During the last decades a lot of research activities in the field of complex materials have been accomplished and today there are a wide range of applications where these materials are used. In particular, micro- and nano-structured materials are essential to develop (i) high performance sensors for environmental monitoring and industrial applications, (ii) novel energy harvesting materials and systems to be used for converting solar, thermal and mechanical energy into electrical energy, and (iii) novel electrical insulator for high voltage applications, (iv) as well as to improve the efficiencies and market penetration of inorganic photovoltaics. Moreover, the advances in micro- and nano-structured materials, enabling novel, powerful, and exciting applications, are based on research results arising from different investigation fields. This special issue is an example of these interdisciplinary contributions in using synthesis, modeling, and characterization techniques of materials as well as the related design and optimization of innovative components and functional devices for enabling the future energy applications.

In the paper entitled “Hydrothermal synthesis of Pt-, Fe- and Zn-doped SnO2 nanospheres and carbon monoxide sensing properties” the authors illustrate a simple hydrothermal method to synthetize M-doped (M=Pt, Fe, and Zn) SnO2 nanospheres for high-performance CO gas sensors. In particular, they demonstrated that the Pt-doped SnO2 nanospheres sensor exhibit significantly enhanced CO sensing performance in terms of sensitivity, operating temperature, selectivity, response and recovery time, and reproducibility.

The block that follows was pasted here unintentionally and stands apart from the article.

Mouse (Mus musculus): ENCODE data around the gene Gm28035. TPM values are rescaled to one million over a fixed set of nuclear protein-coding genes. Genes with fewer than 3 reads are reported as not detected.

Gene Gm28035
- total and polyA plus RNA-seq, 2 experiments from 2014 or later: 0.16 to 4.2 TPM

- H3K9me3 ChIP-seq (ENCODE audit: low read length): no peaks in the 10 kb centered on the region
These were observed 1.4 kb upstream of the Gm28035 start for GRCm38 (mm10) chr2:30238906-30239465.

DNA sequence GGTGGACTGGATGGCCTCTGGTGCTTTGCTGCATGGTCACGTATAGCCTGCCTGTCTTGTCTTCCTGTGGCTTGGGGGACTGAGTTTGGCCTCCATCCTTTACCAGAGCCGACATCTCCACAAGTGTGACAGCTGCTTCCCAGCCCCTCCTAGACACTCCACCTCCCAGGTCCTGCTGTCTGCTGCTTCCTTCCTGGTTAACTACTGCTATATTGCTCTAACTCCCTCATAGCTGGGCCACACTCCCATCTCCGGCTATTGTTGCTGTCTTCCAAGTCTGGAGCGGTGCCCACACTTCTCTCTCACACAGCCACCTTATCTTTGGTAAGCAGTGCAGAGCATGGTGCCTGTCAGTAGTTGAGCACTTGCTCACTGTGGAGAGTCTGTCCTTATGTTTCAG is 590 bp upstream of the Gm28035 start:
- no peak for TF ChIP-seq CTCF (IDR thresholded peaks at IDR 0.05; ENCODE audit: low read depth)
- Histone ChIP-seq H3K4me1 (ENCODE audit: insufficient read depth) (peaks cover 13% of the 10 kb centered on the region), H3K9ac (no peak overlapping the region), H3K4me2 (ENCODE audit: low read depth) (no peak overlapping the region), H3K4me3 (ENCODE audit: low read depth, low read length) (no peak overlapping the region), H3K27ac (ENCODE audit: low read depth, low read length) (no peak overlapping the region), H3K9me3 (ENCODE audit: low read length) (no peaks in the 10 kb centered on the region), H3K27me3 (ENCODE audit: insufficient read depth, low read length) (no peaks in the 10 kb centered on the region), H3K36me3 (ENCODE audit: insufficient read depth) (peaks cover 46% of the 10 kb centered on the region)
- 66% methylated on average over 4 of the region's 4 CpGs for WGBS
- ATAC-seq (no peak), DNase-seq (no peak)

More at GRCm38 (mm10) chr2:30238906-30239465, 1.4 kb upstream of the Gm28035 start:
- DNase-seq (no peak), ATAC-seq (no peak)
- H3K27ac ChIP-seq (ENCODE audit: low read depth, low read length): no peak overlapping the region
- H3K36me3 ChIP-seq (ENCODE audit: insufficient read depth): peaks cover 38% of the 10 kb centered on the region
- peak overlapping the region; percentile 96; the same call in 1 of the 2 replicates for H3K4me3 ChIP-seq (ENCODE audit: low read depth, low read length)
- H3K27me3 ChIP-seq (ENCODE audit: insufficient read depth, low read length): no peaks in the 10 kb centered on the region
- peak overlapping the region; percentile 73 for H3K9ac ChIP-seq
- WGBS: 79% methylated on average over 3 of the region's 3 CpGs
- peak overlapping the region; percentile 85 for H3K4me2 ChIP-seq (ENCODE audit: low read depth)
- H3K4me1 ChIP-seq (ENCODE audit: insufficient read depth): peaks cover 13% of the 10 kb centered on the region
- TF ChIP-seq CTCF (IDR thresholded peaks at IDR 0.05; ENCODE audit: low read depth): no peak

The paper “Analytical optimization of piezoelectric circular diaphragm generator” describes analytical study of the piezoelectric circular diaphragm microgenerator. The authors illustrate results for PZT and PMN-PT piezoelectric materials with steel and aluminum substrates and demonstrate that optimal value for the radius and thickness of the piezoelectric layer can be used to optimize the produced electrical energy from mechanical pressure.

The paper “CFD study on wall/nanoparticle interaction in nanofluids convective heat transfer” illustrates that Brownian motion can be considered as one of the main factor for enhancing forced convective heat transfer coefficient of nanofluids. The simulation results clearly indicate that microconvection/mixing induced by the Brownian motion of nanoparticles could significantly affect the macroconvective heat transfer capability of the nanofluids.

In the paper “Electrospun polymer-fiber solar cell” the authors show a novel electrospun polymer-fiber solar cell synthesized by electrospinning. In particular, the measured red shift in the absorption and photoluminescence for the MEH-PPV polymer fibers may offer promising prompts for increasing the device efficiency compared to thin films. Moreover, the authors highlight that the device structure may bring significant impact in the field of organic photovoltaic if proper adjustments for electrospun polymer-fiber solar cells are made.


The guest editors thank all the authors and reviewers for their valuable contribution.

Luciano Mescia
Andrea Chiappini
Alessandro Massaro
Shivakiran N. B. Bhaktha